Berlin: self-published, 1971-1972. Tabloid format, unstapled as issued, each issue ca. 43 × 31 cm.  to  pp. per issue. Fully illustrated throughout. Some light toning and staining; two issues with date inscribed in ink; else about very good.
Rare complete run of one of the most elusive illustrated journals of the Berlin underground. The anarchist-oriented paper was co-founded by Peter-Paul Zahl (1944-2011), who had previously been a co-editor of the famous Agit 833 journal. FIZZ was considered the main outlet of the Vagabond Hash Rebels, the tongue-in-cheek name for a rag-tag group of anarchist and left-wing radical activists, including Dieter Kunzelmann, Ralf Reinders, Michael “Bommi” Baumann, Ronald Fritzsch, Norbert “Knofo” Kröcher, Bernhard Braun, Georg von Rauch and Thomas Weisbecker. The group, which was also known as the Blues-Scene and was based in Charlottenburg, initially spoke out against the harsh anti-drug policies in West Berlin. A manifesto published around the same time states: “The Hash Rebels are the militant kernel of Berlin’s counterculture. They fight against the modern monopoly capitalist system of slavery… Fuck the society of middle age and taboos. Become wild and do beautiful things. Have a joint. Whatever you see that you don’t like, destroy” (translation by Robert P. Stephens, in Germans on Drugs).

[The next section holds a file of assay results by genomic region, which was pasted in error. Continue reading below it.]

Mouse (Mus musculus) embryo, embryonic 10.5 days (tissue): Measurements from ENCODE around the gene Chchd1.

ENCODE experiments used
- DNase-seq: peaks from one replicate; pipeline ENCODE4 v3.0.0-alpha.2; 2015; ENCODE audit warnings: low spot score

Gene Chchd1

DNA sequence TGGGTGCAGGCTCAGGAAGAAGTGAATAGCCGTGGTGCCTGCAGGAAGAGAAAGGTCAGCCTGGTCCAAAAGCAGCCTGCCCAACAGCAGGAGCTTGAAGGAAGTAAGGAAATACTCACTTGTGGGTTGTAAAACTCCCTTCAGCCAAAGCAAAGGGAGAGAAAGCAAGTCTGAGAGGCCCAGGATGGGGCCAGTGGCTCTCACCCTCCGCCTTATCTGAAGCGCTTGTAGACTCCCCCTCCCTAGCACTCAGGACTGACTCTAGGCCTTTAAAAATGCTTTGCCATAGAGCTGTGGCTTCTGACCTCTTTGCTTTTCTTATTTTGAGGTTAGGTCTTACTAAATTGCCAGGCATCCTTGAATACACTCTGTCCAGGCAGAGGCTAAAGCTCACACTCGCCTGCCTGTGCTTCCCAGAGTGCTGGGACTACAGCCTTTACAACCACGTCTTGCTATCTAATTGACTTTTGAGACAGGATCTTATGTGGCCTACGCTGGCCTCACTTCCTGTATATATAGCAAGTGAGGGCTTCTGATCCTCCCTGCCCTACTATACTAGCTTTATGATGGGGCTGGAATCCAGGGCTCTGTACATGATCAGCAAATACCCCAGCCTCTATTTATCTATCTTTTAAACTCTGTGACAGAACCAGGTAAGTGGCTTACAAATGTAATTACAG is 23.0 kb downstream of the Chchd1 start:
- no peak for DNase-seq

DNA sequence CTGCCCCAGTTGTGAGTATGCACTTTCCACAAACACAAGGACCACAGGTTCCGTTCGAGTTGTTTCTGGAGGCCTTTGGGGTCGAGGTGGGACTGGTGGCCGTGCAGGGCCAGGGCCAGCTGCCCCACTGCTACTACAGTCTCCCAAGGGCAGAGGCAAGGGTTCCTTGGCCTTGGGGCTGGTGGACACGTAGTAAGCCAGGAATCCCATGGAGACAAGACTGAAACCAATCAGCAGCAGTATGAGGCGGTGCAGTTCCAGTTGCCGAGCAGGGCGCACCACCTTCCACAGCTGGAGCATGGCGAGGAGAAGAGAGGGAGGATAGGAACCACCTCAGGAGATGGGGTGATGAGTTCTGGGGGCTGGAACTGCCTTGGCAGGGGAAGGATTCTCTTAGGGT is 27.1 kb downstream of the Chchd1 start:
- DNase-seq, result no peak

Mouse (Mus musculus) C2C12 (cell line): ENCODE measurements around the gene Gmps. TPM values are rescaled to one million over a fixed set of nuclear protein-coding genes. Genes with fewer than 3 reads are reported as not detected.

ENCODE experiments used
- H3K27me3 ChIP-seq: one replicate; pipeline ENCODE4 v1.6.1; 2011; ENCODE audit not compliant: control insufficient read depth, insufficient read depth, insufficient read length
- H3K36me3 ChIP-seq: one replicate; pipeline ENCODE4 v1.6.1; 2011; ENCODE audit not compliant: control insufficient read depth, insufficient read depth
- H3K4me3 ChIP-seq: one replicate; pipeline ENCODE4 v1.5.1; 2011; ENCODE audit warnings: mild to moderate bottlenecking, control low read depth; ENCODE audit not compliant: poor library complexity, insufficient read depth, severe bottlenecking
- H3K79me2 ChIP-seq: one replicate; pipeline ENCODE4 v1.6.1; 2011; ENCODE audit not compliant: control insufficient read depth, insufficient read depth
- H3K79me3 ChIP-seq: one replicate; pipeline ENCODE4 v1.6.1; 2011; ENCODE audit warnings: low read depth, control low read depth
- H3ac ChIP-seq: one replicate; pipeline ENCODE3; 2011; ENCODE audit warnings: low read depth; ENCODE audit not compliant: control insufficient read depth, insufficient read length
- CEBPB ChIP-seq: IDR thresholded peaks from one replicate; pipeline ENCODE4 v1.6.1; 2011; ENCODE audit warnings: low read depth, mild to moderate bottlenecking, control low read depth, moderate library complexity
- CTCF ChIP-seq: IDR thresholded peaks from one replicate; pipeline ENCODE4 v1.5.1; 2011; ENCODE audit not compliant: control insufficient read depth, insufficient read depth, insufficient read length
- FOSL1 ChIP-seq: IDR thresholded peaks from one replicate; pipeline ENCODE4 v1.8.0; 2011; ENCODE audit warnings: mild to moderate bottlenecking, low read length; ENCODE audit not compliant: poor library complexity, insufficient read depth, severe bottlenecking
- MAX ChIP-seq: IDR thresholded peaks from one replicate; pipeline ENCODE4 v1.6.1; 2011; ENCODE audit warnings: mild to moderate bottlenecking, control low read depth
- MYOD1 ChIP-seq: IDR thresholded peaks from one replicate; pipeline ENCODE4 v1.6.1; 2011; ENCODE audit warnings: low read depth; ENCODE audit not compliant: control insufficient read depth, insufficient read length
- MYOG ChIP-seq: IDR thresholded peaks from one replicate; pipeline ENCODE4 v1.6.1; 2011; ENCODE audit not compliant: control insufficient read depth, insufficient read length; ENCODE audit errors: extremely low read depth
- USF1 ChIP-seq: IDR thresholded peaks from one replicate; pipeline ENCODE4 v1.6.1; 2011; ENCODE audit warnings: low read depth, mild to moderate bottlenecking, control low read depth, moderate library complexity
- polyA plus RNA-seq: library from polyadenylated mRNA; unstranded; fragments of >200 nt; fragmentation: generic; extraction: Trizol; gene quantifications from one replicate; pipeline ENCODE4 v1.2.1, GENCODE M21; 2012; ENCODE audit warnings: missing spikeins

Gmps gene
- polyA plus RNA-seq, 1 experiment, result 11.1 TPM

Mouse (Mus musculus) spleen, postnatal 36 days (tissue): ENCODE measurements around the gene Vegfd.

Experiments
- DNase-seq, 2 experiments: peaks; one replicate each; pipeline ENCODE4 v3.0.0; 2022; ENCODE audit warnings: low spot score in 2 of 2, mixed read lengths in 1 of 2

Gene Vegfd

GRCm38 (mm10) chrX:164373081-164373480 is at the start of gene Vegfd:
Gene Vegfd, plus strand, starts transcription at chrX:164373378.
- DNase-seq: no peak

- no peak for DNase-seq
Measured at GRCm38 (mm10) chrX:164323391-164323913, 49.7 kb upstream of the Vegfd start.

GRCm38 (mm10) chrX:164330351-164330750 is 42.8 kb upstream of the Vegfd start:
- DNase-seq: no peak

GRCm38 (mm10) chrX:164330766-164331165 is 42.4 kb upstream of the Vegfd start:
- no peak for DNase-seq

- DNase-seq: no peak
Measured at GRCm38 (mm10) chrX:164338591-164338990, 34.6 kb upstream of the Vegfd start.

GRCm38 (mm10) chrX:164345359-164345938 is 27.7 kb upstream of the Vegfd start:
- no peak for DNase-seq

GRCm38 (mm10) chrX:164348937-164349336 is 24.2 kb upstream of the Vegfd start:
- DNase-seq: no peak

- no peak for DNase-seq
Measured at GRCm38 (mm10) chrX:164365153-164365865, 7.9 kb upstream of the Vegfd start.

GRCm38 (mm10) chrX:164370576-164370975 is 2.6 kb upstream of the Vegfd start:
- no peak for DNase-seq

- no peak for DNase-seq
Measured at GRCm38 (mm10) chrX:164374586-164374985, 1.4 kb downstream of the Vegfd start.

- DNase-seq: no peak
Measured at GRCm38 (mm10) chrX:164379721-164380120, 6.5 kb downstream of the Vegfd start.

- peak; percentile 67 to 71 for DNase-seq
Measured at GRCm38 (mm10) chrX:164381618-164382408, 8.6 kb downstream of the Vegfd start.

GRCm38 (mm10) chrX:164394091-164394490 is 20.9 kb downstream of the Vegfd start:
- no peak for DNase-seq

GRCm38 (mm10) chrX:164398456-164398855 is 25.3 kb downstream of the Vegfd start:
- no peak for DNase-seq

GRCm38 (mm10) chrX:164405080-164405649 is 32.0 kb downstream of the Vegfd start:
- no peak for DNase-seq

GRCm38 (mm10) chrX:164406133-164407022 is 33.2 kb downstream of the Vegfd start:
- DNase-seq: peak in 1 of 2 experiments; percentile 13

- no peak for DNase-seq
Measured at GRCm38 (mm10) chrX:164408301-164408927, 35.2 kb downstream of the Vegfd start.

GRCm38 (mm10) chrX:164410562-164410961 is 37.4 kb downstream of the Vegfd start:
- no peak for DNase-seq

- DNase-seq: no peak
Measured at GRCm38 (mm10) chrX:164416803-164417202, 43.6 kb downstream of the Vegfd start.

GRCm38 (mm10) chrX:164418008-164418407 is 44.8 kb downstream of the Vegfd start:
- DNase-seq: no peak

Some members of the movement drifted towards extreme leftist terrorism and joined what would later become the 2 June Movement; many of the issues of FIZZ deal with the RAF and other groups of the militant left-wing milieu. Not surprisingly the journal was keenly observed by the German Verfassungsschutz and of the ten published issue only a single one was not censored and forbidden from circulation (possibly by an oversight). Strikingly illustrated throughout, with cartoons, comic strips, drawings, including the repeated use of swastikas applied to the United States and generally anti-American, anti-capitalist, anti-police content
As of July 2021, KVK and OCLC only show three institutional holdings in North America, none of which appear to be complete.
Book ID: 50802